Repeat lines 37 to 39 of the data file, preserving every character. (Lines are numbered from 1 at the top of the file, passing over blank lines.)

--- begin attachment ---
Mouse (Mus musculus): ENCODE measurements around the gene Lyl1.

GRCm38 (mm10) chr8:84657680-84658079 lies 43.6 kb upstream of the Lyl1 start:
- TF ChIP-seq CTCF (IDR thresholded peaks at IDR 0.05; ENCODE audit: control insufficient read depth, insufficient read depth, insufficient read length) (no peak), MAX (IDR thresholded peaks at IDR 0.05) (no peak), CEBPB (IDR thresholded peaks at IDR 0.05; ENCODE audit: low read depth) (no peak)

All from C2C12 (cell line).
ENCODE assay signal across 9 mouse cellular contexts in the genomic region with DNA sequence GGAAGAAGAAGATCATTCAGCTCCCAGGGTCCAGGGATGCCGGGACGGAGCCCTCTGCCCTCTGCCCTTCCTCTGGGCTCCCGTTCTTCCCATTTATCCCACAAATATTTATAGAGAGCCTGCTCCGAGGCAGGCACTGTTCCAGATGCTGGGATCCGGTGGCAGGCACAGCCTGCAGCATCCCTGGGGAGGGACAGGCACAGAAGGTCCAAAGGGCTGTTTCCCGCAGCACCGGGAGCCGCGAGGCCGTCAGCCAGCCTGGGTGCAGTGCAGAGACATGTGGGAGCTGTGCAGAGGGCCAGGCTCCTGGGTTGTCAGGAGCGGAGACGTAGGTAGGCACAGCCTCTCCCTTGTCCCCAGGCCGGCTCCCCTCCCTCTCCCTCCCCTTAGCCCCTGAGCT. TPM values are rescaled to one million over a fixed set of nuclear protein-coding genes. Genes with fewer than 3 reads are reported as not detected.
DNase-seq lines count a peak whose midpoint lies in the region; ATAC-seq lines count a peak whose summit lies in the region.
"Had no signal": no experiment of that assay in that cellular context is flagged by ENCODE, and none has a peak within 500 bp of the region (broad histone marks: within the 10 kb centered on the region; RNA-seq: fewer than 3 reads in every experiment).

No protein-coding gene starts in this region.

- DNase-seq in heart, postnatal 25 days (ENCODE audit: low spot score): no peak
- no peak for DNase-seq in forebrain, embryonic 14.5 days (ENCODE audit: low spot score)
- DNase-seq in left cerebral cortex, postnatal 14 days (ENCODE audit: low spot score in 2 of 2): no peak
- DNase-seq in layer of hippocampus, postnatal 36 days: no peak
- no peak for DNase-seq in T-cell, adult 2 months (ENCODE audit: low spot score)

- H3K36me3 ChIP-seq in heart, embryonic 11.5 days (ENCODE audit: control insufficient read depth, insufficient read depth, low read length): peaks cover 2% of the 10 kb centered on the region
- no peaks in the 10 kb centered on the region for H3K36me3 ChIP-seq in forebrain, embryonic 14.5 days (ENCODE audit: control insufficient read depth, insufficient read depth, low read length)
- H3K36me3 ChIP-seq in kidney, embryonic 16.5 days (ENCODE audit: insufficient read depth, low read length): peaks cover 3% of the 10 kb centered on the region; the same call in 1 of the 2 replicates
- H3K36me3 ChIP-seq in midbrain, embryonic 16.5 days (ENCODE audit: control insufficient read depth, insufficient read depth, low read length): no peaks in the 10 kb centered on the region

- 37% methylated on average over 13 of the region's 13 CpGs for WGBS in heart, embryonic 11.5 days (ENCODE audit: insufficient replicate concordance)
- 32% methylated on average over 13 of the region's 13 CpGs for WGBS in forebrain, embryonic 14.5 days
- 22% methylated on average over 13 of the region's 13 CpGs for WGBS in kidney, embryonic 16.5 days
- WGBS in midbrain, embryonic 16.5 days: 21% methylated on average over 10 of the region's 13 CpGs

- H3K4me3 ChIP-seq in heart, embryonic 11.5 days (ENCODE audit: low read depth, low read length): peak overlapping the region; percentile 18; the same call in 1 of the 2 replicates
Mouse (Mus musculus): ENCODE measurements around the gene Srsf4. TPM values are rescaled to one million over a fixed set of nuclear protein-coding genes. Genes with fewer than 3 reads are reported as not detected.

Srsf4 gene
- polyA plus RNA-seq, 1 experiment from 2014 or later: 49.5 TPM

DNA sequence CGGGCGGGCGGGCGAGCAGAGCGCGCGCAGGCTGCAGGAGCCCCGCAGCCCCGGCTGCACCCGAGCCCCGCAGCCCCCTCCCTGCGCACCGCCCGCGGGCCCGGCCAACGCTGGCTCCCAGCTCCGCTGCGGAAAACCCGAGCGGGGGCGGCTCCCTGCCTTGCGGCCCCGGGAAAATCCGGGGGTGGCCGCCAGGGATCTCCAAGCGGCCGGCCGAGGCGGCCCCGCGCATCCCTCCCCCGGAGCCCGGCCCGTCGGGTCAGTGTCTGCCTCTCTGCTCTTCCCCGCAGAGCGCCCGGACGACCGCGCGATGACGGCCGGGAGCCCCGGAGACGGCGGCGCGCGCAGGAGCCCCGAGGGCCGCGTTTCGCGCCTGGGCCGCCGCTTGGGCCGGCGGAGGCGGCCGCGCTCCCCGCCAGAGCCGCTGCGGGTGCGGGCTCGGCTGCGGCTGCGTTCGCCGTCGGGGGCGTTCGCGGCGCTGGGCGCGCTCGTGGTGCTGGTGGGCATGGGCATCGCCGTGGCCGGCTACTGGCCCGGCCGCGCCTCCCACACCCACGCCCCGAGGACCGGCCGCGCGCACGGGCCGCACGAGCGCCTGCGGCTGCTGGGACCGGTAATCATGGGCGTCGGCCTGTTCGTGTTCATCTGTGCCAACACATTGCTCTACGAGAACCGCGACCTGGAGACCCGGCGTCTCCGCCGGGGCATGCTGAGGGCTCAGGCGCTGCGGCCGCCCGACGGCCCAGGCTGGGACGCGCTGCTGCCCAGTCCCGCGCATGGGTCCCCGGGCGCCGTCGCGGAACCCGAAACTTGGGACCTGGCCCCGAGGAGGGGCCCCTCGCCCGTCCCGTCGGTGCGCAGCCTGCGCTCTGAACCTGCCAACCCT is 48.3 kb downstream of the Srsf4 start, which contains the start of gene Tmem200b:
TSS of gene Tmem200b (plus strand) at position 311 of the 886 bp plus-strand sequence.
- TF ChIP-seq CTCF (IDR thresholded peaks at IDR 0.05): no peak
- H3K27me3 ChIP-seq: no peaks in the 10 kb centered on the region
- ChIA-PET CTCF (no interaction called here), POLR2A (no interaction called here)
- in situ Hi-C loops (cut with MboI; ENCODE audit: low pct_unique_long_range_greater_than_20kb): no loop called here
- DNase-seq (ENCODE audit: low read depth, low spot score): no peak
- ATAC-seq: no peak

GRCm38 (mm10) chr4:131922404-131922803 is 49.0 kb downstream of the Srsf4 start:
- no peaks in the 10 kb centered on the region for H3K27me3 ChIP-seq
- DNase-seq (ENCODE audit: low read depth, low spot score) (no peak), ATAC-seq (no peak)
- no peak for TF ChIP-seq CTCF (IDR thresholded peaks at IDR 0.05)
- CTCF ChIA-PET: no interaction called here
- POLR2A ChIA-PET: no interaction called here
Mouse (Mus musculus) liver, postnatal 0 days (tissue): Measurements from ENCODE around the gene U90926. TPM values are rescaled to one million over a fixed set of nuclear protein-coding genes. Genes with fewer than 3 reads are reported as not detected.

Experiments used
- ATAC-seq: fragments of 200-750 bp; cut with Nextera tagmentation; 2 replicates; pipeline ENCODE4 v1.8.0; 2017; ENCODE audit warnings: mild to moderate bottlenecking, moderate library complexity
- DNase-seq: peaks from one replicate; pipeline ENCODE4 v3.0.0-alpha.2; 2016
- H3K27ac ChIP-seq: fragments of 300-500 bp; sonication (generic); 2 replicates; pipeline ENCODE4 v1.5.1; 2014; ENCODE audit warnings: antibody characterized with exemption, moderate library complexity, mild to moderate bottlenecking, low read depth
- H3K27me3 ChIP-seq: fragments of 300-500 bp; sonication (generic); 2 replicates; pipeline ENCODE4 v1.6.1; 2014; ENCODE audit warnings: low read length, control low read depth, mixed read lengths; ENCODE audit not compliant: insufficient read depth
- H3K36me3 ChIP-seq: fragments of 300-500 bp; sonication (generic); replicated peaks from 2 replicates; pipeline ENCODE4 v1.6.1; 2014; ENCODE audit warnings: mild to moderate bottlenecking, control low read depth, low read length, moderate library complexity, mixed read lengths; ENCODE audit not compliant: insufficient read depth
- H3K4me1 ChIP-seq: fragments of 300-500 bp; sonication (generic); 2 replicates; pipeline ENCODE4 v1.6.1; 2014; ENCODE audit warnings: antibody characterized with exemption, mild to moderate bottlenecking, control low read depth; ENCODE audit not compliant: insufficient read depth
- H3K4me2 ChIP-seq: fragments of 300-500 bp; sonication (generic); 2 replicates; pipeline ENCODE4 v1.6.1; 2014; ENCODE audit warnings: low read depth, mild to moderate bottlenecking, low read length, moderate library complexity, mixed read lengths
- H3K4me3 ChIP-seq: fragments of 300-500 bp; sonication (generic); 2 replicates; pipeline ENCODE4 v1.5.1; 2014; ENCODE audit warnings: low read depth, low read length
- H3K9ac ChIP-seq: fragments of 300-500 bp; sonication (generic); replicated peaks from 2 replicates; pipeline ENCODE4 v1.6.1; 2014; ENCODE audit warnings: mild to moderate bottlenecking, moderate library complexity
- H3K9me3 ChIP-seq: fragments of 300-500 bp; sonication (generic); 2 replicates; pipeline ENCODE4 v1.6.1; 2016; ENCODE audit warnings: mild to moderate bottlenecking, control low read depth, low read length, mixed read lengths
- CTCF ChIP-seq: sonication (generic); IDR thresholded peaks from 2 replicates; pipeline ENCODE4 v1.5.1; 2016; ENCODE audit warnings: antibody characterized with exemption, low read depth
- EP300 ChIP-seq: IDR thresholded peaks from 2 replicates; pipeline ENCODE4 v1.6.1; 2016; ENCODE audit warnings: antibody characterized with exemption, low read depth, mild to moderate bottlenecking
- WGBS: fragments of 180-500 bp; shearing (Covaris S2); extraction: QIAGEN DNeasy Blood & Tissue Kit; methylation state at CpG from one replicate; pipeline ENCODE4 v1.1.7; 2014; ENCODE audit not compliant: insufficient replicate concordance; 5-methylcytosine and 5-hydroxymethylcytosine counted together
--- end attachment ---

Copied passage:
- no peak for TF ChIP-seq CTCF (IDR thresholded peaks at IDR 0.05)
- CTCF ChIA-PET: no interaction called here
- POLR2A ChIA-PET: no interaction called here